While many people my age remember what it was like to be young, many of us would like to be young again in most cases. I think that many of us would like to know then what we know now. It has probably been like this throughout history. We remember how things used to be and wish we could go back to simpler times.
Personally, while I wish we could go back to a simpler and happier time, I am rather glad that I am not just starting out now like I was (too many) years ago.
It appears that young people today have the deck stacked against them whether it be our schools which seem to be failing an entire generation, colleges who are, in many cases, offering worthless degrees, corporate America where all of the income is hoarded at the top and there is no loyalty on anyone’s part anymore, to the confiscatory costs associated with the “American Dream” of owning a home.
If this weren’t already enough, the cost of all goods are rising. Even the cost of owning a car is becoming prohibitive for many.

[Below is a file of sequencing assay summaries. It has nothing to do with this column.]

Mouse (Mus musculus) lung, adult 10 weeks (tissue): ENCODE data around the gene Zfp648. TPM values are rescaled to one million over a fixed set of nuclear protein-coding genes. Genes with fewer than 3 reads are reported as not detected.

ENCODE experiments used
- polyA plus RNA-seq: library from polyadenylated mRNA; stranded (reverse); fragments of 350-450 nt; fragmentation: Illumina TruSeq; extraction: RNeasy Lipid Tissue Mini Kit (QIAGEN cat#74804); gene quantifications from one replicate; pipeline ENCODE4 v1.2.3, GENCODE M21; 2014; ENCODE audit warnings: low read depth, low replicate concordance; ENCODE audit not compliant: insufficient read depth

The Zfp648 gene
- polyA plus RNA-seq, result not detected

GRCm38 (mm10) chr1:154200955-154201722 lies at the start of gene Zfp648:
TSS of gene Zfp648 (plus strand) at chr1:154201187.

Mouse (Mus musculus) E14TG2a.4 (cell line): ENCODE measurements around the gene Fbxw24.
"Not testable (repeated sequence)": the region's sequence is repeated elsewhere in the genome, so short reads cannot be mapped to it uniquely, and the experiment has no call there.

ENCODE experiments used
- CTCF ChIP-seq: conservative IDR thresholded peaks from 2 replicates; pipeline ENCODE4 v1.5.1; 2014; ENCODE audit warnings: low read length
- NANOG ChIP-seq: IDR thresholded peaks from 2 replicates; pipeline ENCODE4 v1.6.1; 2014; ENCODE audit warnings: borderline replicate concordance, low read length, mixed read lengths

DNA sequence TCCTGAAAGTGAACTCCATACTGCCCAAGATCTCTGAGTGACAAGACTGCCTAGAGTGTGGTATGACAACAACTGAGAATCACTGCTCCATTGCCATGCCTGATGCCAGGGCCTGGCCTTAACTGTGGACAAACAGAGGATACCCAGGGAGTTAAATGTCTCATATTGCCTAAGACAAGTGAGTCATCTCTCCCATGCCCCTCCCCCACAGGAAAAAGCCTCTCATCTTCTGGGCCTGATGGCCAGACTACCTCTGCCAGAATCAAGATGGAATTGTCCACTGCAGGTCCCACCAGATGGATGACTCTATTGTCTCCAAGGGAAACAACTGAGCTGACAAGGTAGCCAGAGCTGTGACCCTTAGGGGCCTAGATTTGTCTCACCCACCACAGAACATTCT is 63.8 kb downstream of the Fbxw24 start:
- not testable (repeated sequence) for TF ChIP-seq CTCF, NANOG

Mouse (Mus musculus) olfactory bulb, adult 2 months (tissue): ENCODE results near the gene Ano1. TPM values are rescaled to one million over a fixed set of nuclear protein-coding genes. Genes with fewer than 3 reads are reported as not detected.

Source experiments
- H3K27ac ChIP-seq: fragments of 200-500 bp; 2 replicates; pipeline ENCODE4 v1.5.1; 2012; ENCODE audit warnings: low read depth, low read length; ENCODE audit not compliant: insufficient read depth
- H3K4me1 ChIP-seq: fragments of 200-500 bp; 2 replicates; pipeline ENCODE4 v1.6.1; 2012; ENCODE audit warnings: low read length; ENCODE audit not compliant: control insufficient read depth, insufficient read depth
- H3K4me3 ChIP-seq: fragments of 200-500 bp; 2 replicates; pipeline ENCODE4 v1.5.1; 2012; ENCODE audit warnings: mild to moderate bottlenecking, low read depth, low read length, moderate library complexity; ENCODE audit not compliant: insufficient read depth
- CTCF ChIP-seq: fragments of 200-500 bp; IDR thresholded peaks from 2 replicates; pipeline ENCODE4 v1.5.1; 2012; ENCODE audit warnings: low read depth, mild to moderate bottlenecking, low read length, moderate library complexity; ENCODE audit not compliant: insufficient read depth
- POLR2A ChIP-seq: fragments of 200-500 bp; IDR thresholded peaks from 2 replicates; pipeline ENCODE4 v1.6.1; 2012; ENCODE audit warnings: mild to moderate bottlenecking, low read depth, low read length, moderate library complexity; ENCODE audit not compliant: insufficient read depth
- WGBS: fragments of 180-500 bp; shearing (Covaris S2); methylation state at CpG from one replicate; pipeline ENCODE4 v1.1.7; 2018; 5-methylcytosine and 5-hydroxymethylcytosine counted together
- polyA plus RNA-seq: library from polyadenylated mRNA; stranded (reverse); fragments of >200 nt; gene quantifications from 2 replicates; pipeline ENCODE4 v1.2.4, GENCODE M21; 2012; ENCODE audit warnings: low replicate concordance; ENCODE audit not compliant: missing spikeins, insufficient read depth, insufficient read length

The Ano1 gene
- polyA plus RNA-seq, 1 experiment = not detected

It is not only the young who have a problem right now but anyone on a fixed income.
While the financial game shows and mainstream media do their best to give us the illusion that “all is well” there are many signs that allow us to connect the dots and realize that a financial cliff is rapidly approaching.
Some ominous signs:
- Credit card debt is over $1 TRILLION. Average interest on that debt is 22% (Usury?) I can’t believe that there is a person on the planet who would carry any debt at 22% unless they had to.
- Defaults are surging in auto loans, commercial real estate loans, and bankruptcies are soaring.
- Homelessness is growing exponentially as housing is becoming more and more unaffordable. It certainly doesn’t help when those starting out are competing with huge companies like Blackrock and Blackstone among others for their first home. As these companies buy up properties, they are also raising rents and can do so because so many can’t afford to buy.